persistent claim: that the internet is a new, digital public sphere. By studying how these artworks
critiqued this claim, the dissertation uncovers three major models through which net art has
asserted the publicness of computer networks—as an interpersonal network that connects or
unites strangers into groups; as a virtual space akin to physical spaces of public gathering,
discourse, and visibility; and as a unique platform for public speech, a new mass media
potentially accessible to all.

Claims for the public status of computer networks rest on their ability to circulate
information and facilitate discussion and debate. This definition of publicness is rooted in the
concept of the classical public sphere as theorized by Jürgen Habermas. The dissertation will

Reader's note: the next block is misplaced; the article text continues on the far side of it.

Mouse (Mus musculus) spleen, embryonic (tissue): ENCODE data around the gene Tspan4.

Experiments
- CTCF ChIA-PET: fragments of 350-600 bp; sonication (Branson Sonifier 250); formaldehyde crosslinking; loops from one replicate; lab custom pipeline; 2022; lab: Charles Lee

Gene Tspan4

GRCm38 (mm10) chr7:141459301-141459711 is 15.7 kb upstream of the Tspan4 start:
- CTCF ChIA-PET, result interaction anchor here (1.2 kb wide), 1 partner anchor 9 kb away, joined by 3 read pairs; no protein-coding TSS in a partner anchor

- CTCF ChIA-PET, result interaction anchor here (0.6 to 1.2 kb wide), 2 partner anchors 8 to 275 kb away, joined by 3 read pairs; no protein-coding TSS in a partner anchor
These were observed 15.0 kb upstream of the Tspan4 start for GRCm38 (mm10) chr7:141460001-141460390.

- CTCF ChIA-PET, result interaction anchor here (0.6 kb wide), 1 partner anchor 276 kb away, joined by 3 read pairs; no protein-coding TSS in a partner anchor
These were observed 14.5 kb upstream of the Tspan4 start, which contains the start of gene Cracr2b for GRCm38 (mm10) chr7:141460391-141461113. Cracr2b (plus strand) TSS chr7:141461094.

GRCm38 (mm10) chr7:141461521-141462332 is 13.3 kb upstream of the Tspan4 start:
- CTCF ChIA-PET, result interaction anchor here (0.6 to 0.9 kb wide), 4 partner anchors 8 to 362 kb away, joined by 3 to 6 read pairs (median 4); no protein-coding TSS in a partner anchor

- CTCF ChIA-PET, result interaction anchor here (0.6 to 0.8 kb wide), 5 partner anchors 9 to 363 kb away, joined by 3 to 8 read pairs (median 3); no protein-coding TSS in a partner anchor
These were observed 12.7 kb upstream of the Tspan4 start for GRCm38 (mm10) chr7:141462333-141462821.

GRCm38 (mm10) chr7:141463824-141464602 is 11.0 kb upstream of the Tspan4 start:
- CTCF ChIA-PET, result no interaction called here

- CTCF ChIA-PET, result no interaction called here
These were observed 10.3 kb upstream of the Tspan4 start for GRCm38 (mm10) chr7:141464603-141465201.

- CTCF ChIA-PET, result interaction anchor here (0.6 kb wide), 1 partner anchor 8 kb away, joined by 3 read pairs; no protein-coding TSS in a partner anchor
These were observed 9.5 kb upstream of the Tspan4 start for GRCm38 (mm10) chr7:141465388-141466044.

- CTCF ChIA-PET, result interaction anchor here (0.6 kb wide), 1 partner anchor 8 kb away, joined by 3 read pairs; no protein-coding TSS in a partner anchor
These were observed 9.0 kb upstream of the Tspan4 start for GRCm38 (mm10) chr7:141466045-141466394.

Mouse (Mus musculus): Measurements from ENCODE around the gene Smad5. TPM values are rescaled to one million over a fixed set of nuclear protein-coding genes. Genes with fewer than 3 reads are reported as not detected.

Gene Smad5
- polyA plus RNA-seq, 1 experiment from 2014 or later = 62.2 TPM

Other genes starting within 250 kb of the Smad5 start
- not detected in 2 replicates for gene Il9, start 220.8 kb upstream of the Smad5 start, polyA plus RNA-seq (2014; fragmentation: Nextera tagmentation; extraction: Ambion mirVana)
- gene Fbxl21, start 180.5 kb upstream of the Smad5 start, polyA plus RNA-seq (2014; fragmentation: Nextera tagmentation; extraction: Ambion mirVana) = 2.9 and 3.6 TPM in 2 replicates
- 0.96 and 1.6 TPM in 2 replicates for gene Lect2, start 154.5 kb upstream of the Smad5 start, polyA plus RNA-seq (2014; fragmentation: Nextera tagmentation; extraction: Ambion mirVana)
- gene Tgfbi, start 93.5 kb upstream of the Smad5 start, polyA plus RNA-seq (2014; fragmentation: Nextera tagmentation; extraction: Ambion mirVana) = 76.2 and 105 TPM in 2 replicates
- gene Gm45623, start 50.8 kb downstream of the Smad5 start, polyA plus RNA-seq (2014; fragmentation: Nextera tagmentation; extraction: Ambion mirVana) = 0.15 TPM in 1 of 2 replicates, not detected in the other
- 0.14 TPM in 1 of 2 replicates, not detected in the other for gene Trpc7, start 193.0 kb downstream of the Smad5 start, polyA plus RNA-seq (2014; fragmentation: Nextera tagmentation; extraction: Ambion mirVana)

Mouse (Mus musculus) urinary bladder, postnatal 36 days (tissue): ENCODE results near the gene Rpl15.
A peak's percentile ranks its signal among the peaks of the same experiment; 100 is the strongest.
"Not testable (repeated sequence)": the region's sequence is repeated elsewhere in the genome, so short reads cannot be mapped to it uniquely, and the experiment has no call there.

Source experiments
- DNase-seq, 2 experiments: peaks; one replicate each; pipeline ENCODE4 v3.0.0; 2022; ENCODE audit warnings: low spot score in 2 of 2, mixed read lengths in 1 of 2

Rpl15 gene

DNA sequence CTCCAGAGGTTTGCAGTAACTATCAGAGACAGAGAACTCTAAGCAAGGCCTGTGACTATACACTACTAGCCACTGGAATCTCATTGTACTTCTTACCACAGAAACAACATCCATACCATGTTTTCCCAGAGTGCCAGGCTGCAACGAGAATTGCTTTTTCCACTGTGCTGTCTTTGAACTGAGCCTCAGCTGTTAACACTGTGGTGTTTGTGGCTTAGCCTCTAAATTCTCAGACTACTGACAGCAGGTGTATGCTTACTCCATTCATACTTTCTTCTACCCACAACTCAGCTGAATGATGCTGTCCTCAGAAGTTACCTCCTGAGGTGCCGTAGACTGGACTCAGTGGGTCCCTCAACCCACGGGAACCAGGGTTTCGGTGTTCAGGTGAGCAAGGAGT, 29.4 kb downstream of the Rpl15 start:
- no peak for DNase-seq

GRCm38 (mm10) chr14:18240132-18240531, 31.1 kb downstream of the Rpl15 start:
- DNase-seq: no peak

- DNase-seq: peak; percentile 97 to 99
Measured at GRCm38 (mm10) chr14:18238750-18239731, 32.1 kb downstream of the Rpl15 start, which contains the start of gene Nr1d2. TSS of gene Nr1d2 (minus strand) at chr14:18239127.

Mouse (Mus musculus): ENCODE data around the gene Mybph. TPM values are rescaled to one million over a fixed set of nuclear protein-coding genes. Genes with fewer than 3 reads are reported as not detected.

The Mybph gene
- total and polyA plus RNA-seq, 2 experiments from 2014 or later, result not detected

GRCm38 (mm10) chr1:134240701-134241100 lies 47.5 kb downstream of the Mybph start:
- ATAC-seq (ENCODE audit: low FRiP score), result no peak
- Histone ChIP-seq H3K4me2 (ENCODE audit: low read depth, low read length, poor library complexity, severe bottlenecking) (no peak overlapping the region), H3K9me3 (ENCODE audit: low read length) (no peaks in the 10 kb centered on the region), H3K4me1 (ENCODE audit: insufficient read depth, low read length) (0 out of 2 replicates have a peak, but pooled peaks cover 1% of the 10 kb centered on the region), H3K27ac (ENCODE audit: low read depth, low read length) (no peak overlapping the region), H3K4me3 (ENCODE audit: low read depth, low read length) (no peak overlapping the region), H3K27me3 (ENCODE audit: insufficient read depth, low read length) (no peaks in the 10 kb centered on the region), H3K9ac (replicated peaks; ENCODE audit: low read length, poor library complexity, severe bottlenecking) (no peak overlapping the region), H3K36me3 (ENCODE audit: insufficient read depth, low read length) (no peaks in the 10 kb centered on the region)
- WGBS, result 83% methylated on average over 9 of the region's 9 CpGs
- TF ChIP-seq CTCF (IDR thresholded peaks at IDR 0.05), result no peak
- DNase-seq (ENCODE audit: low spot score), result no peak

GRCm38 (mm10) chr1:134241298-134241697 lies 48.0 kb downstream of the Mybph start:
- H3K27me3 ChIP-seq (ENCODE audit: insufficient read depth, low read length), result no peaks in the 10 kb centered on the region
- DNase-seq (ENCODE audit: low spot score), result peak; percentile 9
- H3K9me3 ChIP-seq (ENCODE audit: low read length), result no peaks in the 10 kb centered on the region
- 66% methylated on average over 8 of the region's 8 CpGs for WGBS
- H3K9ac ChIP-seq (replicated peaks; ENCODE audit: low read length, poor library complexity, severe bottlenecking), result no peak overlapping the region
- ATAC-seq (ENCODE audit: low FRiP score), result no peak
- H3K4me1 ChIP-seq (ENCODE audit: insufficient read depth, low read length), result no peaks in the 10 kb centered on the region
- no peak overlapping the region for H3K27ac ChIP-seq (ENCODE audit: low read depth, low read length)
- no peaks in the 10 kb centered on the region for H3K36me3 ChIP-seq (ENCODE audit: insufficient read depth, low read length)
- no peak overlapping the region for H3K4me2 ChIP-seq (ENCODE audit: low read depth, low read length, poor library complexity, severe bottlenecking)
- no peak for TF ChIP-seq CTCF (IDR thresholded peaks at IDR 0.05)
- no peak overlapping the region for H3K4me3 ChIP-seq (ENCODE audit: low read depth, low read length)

thus review Habermas’s model of the classical public sphere as well as its most significant
critiques in order to interrogate the terms of a digital public sphere. The dissertation will also
engage Michael Warner’s work on the formation of publics, counterpublics, and the mass-
cultural public sphere; Oskar Negt and Alexander Kluge’s analysis of shared experience as the
foundation of the formation of public spheres and the role of mass media in this process; Henri
Lefebvre’s articulation of the social production of space; and Gilles Deleuze and Alexander
Galloway’s respective analyses of the role of network logics in contemporary systems of control.

The dissertation begins with a chapter overview of the emergence of computer